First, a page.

CABGU March 3

Free virtual Master Classes in acting offered amid pandemic

Brenda Gorlick edited 1
Brenda Gorlick/Alex Frohlinger

By REBECA KUROPATWA

The Winnipeg Studio Theatre (WST) has been one of the first organizations to receive a “Safe at Home” grant from the province, enabling it to teach online Master Classes in Theatre Arts, with the public able to tune in for free.

 

Led by Brenda Gorlick, who co-founded WST with Kayla Gordon in 2006, the Master Classes provide a training hub for aspiring actors, directors, music directors, and choreographers, along with Gordon and Gorlick providing mentorship.
When Covid arrived on the scene and everything coming to a screeching halt, Gorlick created this virtual Made in Manitoba Master Class Series, with a musical theater focus.

“I reached out to almost all of my former students who are now working professionally somewhere in the world,” said Gorlick of getting the project off the ground. “Whether they are on Broadway in New York, out west, in London, or in Australia, every person said ‘yes,’ when I asked them if they would like to teach a Master Class virtually.
“So, we started with 12 professional artists who were unemployed but who were at the top of their game in their own particular world. And we offered dance classes virtually. We offered singing. We offered audition technique. We offered acting for the camera. We offered voice over technique. And, it has expanded from there.”

The first round of workshops ran in June and July with many of the professional artists moving back to Winnipeg with their until-then work on hold. At first, many of the classes were live with proper social distancing protocols. But, since things have shut down, all classes went online.
“I’ve been working for the last seven-to-eight years with Manitoba Possible, formerly known as SMD Foundation (Society of Manitobans with Disabilities),” said Gorlick. “So, I’ve developed a dance program with their clientele who are disabled, either in wheelchairs or who have mobility issues or other physical disabilities. So, that program that was being offered to our current session, called All Access Dance.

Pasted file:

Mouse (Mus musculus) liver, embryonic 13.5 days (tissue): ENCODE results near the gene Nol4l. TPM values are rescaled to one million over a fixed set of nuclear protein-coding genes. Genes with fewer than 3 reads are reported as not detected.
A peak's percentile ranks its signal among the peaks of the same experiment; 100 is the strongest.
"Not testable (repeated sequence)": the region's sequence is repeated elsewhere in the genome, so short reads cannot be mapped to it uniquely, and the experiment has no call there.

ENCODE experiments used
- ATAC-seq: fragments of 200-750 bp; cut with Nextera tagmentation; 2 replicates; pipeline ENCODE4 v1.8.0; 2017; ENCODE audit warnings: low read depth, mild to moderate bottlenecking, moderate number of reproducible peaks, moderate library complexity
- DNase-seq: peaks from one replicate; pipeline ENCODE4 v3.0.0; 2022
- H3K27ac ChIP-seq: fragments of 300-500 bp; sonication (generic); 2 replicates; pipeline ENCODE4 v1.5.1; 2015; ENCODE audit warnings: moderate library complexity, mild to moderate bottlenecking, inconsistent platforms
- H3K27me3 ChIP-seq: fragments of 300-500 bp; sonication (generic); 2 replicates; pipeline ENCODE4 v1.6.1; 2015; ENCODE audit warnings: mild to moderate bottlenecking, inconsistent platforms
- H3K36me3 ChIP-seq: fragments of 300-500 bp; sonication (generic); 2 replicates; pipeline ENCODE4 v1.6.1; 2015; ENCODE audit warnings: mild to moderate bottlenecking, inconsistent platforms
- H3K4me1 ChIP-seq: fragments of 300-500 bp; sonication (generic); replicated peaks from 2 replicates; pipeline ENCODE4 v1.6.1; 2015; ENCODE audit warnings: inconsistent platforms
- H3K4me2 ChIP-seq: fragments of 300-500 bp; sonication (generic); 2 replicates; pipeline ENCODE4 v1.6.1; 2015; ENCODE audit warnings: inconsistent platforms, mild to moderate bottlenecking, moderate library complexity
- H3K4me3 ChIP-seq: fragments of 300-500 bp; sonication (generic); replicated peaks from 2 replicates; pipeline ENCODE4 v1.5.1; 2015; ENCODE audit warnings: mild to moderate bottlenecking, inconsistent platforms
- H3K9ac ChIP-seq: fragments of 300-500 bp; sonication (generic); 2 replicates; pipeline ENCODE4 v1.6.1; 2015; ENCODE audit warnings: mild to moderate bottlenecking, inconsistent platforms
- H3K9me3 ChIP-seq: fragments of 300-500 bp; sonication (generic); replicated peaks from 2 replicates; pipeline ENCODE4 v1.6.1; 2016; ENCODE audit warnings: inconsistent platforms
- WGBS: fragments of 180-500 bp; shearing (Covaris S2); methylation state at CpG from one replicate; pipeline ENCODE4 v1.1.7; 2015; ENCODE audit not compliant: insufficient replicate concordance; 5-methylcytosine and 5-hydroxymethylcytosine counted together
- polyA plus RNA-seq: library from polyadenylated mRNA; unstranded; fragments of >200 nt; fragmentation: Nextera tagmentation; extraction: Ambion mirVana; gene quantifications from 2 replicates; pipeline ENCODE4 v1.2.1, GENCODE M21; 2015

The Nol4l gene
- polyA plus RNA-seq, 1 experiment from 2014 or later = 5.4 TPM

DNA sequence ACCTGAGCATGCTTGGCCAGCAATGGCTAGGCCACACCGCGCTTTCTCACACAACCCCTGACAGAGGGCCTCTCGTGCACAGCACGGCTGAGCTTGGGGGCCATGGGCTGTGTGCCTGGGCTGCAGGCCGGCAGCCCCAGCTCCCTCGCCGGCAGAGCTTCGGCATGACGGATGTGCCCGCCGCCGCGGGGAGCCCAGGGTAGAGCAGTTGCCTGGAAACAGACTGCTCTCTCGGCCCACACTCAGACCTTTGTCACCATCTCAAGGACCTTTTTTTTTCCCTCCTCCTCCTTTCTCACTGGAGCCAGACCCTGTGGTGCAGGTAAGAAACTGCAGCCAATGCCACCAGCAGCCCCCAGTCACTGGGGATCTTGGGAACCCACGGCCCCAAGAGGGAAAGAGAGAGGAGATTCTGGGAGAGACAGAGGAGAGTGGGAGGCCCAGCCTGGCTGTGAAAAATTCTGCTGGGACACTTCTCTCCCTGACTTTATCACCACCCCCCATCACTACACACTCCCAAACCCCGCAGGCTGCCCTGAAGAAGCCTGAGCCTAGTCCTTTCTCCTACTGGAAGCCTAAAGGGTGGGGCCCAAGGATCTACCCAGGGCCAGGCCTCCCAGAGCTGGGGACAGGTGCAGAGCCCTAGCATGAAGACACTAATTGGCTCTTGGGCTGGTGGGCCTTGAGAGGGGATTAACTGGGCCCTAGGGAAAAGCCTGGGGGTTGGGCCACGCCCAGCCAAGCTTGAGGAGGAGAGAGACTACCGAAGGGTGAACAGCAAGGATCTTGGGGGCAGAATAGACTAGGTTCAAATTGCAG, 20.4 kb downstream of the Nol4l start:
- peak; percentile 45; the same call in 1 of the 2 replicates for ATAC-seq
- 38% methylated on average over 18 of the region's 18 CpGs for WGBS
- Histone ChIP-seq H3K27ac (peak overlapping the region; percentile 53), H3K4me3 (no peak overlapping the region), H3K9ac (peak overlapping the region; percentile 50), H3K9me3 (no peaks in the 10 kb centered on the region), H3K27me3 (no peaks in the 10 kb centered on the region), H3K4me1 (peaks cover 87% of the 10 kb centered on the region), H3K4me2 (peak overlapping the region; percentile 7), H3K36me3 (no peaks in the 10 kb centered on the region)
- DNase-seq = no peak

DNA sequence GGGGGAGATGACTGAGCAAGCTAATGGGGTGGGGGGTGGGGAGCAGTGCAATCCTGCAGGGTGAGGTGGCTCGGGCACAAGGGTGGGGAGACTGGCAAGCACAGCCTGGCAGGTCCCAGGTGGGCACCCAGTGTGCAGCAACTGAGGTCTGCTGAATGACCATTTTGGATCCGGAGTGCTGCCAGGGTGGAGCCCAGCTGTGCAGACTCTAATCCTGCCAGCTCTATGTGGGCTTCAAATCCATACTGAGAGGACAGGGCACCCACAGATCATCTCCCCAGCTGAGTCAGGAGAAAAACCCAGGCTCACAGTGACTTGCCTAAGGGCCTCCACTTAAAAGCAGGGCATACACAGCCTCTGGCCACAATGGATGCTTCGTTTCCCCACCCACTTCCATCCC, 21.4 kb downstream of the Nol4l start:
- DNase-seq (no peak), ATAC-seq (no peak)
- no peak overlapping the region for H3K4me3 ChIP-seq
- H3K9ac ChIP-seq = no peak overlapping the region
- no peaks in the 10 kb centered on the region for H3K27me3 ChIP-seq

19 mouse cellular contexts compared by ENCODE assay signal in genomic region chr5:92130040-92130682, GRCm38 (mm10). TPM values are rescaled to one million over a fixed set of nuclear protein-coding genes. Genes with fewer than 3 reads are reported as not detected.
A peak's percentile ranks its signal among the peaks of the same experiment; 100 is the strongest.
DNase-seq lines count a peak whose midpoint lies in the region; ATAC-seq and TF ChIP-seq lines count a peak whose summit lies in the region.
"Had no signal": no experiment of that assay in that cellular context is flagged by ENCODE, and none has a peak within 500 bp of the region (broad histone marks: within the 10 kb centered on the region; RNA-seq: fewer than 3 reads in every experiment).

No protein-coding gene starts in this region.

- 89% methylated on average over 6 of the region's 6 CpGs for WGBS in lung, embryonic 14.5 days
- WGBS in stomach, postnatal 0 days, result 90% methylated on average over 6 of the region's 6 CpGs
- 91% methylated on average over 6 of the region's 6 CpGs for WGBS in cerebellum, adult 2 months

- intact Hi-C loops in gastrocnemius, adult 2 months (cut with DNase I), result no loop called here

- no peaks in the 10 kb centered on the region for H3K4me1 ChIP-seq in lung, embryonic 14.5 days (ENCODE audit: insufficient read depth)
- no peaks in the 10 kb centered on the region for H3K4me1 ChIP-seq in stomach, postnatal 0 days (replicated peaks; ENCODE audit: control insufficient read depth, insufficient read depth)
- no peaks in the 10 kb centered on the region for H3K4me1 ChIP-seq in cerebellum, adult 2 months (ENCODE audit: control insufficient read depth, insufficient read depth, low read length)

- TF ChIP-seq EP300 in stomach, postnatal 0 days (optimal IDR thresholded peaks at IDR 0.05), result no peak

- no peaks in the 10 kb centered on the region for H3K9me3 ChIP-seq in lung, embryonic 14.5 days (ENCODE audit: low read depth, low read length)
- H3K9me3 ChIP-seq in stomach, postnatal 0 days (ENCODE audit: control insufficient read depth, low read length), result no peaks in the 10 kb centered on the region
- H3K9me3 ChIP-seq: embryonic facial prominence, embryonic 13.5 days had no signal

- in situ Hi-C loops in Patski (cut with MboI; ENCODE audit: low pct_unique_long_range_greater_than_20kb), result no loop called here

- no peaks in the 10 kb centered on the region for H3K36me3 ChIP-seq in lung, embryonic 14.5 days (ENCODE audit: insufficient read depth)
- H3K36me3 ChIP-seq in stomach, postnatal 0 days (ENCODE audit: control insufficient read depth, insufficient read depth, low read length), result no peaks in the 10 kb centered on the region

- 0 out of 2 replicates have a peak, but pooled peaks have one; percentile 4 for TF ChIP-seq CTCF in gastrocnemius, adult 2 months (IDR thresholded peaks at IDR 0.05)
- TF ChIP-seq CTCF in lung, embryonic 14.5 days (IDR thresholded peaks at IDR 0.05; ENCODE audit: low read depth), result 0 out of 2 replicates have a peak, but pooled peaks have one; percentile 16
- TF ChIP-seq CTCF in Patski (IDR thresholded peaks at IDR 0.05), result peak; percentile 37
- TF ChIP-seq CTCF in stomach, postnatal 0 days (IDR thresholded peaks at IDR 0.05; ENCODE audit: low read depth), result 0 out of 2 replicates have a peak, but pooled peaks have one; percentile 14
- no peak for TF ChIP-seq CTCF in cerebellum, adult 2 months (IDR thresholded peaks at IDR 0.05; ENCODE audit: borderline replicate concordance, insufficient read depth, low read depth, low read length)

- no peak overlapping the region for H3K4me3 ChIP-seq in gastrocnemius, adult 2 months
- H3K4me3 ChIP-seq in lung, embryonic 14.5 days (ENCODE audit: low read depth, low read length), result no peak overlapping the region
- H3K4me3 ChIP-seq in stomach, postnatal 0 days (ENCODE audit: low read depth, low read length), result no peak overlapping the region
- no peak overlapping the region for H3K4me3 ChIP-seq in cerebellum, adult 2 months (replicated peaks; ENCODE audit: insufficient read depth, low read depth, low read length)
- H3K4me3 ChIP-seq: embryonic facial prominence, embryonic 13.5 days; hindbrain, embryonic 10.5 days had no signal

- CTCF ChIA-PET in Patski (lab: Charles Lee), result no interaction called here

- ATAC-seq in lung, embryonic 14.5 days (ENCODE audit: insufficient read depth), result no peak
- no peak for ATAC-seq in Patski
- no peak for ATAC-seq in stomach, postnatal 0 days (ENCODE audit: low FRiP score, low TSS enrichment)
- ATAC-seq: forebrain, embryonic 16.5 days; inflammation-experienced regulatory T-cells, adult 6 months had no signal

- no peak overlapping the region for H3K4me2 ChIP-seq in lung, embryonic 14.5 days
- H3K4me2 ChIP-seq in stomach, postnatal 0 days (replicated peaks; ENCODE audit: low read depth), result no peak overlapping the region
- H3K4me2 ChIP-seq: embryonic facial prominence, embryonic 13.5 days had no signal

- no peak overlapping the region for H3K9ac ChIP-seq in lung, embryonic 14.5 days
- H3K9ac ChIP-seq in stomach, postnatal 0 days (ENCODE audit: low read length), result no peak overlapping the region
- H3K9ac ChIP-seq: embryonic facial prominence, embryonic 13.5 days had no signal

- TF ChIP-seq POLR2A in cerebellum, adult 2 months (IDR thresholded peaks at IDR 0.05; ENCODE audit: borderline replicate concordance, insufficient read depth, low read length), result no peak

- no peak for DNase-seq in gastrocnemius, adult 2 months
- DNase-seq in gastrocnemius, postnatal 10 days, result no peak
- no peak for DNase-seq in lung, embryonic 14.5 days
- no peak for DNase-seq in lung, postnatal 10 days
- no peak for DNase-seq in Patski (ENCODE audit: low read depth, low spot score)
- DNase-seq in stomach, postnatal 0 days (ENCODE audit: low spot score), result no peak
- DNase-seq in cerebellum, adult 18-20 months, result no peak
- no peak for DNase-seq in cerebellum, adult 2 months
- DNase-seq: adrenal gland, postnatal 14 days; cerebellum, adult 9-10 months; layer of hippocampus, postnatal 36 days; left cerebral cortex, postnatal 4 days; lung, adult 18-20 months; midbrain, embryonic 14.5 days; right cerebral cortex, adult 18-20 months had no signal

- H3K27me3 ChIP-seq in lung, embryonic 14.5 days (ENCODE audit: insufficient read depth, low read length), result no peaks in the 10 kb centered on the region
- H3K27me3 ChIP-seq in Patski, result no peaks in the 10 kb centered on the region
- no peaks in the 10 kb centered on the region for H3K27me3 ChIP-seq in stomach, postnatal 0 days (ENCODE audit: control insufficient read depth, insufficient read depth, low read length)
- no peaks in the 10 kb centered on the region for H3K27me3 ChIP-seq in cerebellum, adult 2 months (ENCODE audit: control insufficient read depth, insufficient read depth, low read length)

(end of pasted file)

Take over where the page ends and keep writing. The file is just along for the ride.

“And, they also wanted to reach out to our deaf community. So, we have a mime class that is being offered by a pair of young women who are connected with 100 Decibels Mime Troupe. One of them is deaf and the other one is hearing. They work in a partnership. They will be teaching mimes to deaf and non-deaf artists online. And, the other thing I added to this go around is us offering ASL interpretation online for anybody who has issues with hearing.”

While so far the classes were paid for, thanks to funding from the province,, going forward anyone is welcome to join in for free. “I actually wanted to offer this program for free, but obviously, I‘m always wanting to pay the artists who are involved...even sometimes, I’ll pay them and I may not get paid, but I pay my artists,” said Gorlick. “So, this time around I said, ‘Okay, I’ve got a budget. I’m going to pay the artists what they are worth. And, we got the funding we asked for, and I’m thrilled.
“There are eight designated topics (26 different sessions). We have pop locals, mime, acting for camera, voice over techniques, all access dance, and one called Ask a Broadway Star. So, the working professionals who have worked on Broadway will be manning that panel. Alexandra Frohlinger, for instance, she’s one of my former students...I think I taught her from the age of 10.”
Chiming in, Alexandra Frohlinger, said, “In the past three rounds of the MiMM classes, I have taught song interpretation, acting audition technique, and a seminar on how to navigate the business side of ‘The Biz.’
“This round, I will be a part of the Ask a Broadway Star Q-and-A, featuring three-to-five Manitoba-made artists talking about their training, careers, onstage experiences, and highlights of working in New York.
“Manitoba has such a wealth of local talent. I don’t think I would be where I am today without the foundation and training I received here. Each of us is our own journey, and no two paths are ever the same. However, in sharing my experiences, I hope to teach these young artists something they can use no matter which direction their path takes them. I am so grateful for the opportunity to give back and help guide these emerging artists by sharing things I wish I knew before and lessons I’ve learned along the way.”
Meanwhile, Gorlick has also been working on developing another program called, “Broadway Without Borders,” connecting troops from around the world in doing Zoom-based online musicals.
“My hope and dream is to connect with troops everywhere in the world,” said Gorlick. “I’d love to connect with a troop in Israel, Africa, or Australia.”

For more information or to sign up,
visit www.winnipegstudiotheatre.com.